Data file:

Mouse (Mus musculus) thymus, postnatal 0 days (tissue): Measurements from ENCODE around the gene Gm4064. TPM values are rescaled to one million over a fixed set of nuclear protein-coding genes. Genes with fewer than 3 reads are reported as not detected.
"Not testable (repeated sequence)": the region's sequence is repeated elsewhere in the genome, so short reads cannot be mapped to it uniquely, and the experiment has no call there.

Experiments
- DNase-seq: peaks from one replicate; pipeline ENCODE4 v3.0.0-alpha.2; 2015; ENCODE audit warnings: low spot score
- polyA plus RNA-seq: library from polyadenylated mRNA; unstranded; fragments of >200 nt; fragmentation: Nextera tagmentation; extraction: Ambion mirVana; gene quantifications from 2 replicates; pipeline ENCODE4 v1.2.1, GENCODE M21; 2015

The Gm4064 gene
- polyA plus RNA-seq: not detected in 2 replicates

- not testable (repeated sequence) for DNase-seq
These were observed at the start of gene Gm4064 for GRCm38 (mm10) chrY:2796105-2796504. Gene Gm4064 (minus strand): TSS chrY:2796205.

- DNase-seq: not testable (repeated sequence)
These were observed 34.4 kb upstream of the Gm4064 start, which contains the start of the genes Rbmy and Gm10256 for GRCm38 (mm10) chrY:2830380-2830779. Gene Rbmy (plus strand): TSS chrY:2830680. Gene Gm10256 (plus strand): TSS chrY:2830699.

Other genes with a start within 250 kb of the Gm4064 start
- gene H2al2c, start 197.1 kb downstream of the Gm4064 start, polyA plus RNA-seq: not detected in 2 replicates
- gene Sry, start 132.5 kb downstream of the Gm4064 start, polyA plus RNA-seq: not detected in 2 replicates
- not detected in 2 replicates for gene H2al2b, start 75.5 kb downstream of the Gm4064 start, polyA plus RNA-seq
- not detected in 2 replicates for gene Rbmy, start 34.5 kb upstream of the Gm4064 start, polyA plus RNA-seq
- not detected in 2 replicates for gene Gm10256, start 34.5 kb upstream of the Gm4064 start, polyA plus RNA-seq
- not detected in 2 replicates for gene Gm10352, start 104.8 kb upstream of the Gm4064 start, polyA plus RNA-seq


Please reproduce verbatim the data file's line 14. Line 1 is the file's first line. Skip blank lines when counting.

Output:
- gene Sry, start 132.5 kb downstream of the Gm4064 start, polyA plus RNA-seq: not detected in 2 replicates